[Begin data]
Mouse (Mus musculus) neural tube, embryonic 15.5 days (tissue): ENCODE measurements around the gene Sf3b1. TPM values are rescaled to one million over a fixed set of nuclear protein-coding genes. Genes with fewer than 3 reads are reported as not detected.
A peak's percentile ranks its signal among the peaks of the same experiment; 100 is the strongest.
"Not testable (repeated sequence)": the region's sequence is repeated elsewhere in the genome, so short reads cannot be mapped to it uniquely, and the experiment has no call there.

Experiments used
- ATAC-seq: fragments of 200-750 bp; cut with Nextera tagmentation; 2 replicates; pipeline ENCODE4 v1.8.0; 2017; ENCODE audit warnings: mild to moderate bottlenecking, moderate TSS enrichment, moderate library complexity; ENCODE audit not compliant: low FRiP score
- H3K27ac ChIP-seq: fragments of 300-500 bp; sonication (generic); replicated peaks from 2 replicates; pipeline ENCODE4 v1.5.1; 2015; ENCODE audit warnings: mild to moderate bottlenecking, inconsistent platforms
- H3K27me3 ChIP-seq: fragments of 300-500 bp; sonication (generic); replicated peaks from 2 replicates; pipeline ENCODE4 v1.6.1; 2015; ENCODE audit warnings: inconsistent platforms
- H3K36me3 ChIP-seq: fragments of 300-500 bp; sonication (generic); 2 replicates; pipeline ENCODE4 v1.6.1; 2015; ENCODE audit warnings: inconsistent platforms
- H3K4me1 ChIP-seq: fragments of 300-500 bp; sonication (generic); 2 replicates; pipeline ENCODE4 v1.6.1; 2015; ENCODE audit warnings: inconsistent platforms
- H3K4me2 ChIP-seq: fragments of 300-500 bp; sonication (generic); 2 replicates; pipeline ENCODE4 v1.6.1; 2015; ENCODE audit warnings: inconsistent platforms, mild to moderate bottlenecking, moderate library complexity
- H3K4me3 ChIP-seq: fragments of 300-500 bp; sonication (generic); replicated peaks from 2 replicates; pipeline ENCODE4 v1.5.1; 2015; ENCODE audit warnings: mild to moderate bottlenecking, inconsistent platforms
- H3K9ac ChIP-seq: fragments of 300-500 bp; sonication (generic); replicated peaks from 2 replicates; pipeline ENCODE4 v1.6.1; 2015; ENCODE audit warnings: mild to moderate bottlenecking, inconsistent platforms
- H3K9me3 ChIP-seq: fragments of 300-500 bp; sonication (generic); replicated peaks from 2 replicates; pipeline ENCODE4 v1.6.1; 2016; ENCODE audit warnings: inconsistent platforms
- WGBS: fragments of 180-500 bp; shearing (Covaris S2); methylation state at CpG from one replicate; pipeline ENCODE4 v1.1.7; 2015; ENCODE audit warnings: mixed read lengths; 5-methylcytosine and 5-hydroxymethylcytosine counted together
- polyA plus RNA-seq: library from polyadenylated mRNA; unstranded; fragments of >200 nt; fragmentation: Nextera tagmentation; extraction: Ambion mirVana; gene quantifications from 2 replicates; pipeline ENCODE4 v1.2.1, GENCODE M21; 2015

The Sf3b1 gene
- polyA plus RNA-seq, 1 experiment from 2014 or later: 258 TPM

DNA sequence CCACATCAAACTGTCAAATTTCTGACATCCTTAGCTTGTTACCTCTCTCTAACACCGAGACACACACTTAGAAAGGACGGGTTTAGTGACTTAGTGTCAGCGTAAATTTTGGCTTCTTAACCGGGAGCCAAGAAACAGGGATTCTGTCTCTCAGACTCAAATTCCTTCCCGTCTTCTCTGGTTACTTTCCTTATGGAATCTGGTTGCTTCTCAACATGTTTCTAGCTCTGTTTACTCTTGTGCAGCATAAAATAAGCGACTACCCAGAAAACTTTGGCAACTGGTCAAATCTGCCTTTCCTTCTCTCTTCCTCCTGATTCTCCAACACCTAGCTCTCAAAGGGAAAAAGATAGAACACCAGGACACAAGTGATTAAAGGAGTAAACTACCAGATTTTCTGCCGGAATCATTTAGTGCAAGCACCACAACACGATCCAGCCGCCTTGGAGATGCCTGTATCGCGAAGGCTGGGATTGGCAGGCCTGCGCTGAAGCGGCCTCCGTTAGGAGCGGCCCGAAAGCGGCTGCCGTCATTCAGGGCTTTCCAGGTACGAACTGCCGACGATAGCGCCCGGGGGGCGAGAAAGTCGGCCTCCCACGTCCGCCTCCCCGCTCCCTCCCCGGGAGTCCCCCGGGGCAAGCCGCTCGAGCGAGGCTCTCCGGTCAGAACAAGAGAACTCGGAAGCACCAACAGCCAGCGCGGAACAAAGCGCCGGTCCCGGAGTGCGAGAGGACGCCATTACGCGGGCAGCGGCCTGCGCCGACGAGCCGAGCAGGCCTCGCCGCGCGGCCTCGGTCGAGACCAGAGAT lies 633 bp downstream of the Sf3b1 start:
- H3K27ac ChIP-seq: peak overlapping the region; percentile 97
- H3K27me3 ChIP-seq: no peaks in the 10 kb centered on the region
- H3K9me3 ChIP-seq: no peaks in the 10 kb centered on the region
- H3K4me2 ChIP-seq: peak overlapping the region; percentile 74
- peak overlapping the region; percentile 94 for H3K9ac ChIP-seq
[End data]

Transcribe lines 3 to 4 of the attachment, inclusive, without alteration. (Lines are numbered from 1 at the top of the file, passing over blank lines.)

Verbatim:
"Not testable (repeated sequence)": the region's sequence is repeated elsewhere in the genome, so short reads cannot be mapped to it uniquely, and the experiment has no call there.

Experiments used